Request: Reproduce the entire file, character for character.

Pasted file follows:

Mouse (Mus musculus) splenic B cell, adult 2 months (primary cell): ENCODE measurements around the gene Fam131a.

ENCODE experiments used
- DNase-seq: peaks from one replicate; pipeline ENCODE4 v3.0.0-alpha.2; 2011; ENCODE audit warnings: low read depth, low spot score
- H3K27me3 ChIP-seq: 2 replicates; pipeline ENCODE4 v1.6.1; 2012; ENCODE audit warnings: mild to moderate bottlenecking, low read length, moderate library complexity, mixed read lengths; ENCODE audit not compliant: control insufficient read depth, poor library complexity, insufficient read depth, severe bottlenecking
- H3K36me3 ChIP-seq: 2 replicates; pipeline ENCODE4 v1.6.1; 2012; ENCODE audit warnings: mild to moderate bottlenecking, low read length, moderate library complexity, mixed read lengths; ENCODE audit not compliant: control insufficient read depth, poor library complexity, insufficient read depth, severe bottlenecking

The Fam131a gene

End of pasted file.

Mouse (Mus musculus) splenic B cell, adult 2 months (primary cell): ENCODE measurements around the gene Fam131a.

ENCODE experiments used
- DNase-seq: peaks from one replicate; pipeline ENCODE4 v3.0.0-alpha.2; 2011; ENCODE audit warnings: low read depth, low spot score
- H3K27me3 ChIP-seq: 2 replicates; pipeline ENCODE4 v1.6.1; 2012; ENCODE audit warnings: mild to moderate bottlenecking, low read length, moderate library complexity, mixed read lengths; ENCODE audit not compliant: control insufficient read depth, poor library complexity, insufficient read depth, severe bottlenecking
- H3K36me3 ChIP-seq: 2 replicates; pipeline ENCODE4 v1.6.1; 2012; ENCODE audit warnings: mild to moderate bottlenecking, low read length, moderate library complexity, mixed read lengths; ENCODE audit not compliant: control insufficient read depth, poor library complexity, insufficient read depth, severe bottlenecking

The Fam131a gene